It’s been almost 20 years since Duane and I happened to come through this part of North Texas to visit some friends. As we drove through the downtown area of Denton, we saw an office space with a “For Rent” sign hanging in the window and we felt it was the perfect place, and time, for us to put down some roots. So we did.
Duane hung out his shingle and founded CokerLegal, a family law firm that provides expert advice to families in Denton and Collin Counties. I taught 10th grade English at Little Elm High School and went on to found Content Solutions, a boutique marketing firm. And while we have lived in several different cities in the region, Little Elm is the one we call home.
When we first moved to the area, Little Elm had only a two-lane road running through it. The locals were super friendly, but not much beyond fishing and Friday night football was going on in town. Community events beyond those centered around the schools were few and far between. If you wanted to find a group to run, cycle, or swim with, you pretty much needed to drive down to Dallas.
My, how our little town has grown up! And in a good way! The city leaders have done such a good job of preserving as much of the town’s charm while in the midst of substantial growth. What was once a two-lane road is now a six-lane divided roadway. A city that had a few struggling businesses now offers a wide variety of food, shopping, and entertainment businesses.
And, most impressive is that the city has done and is continuing to do so much to allow its citizens to adopt and maintain a healthy lifestyle no matter their age. Here are a few of the great things going on in Little Elm:
When you ask me (or Duane) where we’re from, we’ll tell you Texas.
And if you ask further, what heritage we are, we will again tell you that we are Texan. In the melting pot that is America, it is rare for someone not to proudly state they are from another region of the world. However, with the ability to trace my lineage back to the Cherokee Indians and Davy Crockett (who fought at the Alamo) and Duane’s known heritage being firmly planted in Texas, we are among the few, the proud, the native Texans.
We think Texas is one of the greatest places on Earth. (Except maybe in August and into September when it is so darn hot!) In fact, we’ve lived and traveled in different states and countries and ended up settling down and making Texas our home base.
March 2 is Texas Independence Day and Texans are known to take a moment to reflect on their heritage. Today seemed the perfect day to share a bit about the state I love with all my heart. I like to say you can take the girl out of Texas, but can’t take Texas out of the girl.
This is why:
Texas is the only state that can withdraw from the United States and/or divide itself into up to 4 states. Don’t worry that’s not likely going to happen.
When we joined the United States, we did not give up our public lands.
Baylor University, our alma mater, is the only Texas university founded when Texas was its own country.
Six flags have flown over Texas: Spain, France, Mexico, Texas, Confederate States, and United States.
We are the largest and most populous state in the continental United States. (Alaska is the largest of all 50 states.)
Texans are downright friendly. We’ll look you in the eye and say hello, give you a courtesy wave or smile, and help you out if you need it. Even the name Texas means “friendly.”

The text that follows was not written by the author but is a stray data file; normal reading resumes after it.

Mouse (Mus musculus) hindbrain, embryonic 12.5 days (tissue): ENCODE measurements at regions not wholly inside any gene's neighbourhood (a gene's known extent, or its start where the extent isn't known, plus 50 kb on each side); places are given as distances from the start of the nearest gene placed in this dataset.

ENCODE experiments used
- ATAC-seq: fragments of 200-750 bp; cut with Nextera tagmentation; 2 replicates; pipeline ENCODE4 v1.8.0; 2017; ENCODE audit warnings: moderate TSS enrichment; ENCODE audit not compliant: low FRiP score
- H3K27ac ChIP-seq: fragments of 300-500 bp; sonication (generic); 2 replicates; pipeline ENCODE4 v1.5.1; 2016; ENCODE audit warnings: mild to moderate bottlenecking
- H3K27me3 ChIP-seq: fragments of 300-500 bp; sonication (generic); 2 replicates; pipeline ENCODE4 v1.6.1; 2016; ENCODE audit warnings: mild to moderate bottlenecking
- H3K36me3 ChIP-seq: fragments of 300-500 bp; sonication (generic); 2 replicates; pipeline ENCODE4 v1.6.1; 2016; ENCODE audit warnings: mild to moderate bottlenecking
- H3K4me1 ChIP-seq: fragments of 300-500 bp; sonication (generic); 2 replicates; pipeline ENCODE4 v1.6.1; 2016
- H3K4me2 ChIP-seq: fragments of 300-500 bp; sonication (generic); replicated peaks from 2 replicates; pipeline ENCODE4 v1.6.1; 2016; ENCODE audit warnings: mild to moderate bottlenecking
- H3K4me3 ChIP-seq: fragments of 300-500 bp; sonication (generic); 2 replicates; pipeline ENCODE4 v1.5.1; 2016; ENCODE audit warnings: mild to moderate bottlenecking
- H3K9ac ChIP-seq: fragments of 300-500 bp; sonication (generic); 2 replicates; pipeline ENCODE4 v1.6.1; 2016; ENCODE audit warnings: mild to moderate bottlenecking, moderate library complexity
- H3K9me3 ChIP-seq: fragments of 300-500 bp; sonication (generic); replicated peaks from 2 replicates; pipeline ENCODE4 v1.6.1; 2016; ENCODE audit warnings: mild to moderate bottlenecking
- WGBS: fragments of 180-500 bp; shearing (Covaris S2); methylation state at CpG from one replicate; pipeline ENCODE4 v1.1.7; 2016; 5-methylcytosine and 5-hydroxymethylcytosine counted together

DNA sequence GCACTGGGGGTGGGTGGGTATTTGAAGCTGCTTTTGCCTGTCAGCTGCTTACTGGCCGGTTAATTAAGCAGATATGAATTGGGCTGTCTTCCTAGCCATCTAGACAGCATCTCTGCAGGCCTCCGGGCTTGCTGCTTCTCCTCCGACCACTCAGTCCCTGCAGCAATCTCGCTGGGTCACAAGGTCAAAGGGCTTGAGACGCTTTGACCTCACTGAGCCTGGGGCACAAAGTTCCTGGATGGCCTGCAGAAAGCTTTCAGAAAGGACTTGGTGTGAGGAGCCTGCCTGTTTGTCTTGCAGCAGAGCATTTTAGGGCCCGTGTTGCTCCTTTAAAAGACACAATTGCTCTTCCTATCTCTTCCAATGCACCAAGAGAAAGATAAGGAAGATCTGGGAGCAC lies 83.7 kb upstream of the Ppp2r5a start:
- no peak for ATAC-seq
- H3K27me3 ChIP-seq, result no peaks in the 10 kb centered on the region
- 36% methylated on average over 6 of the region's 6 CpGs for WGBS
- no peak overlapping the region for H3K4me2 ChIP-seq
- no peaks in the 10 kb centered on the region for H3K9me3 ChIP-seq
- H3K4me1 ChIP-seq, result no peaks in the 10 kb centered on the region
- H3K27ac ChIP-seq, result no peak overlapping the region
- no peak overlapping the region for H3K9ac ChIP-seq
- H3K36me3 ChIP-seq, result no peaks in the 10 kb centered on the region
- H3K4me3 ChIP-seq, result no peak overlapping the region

Our land formations are wide and varied and include coastal, plains, forest, mountain, and desert lands.
Major industries in our state include cattle, oil, and technology. We are among the last to feel the pains of recession and are among the first to feel the joy of recovery.
While we are technically part of the southwest and are sometimes considered part of the south, we really have our own culture.
At the tip of tornado alley, we have more tornadoes touch down than any other state. (Not necessarily a good thing, but interesting nonetheless.)
Texans are feisty, tough, and incredibly loyal. We are proud but not (overly) boastful. We’re not afraid to tell it like it is and will roll up our shirtsleeves and do what needs to be done to make things the way we want them. We’re a rough and tumble lot that will find the good in everything.
Want to learn more about Texas, come on down and enjoy the beauty that is uniquely ours. Not sure you can get here, pick up a copy of James Michner’s Texas. Yes, it’s a loooong book; but this historical fiction paints a picture of our state that is generally accurate and detailed. By then end of the tome, you’ll have a good idea of what makes Texas Texas and why Texans are so proud of our state.
Heralded as “Texas’ best kept secret,” Palo Duro Canyon State Park is a state park that is full of geologic wonders and a panorama of colors nestled in the Texas Panhandle.
Sure, we’d heard of Palo Duro Canyon State Park growing up, but had never made the trek to the panhandle town of Canyon to check it out. Until recently, that is, as we returned home from our maiden voyage in Jambo! (our Airstream) to Breckenridge, CO. Trying to escape from the Denver New Year holiday-makers who had descended upon Summit County, we decided to pack up, hitch up, and move along.
Palo Duro Canyon seemed a good stopping point along the road home, so off we went. (For the record, we went through Denver and we were on the road for about 12 hours with a few quick stops along the way for food, water, gas, and to let the fur babies stretch their legs.)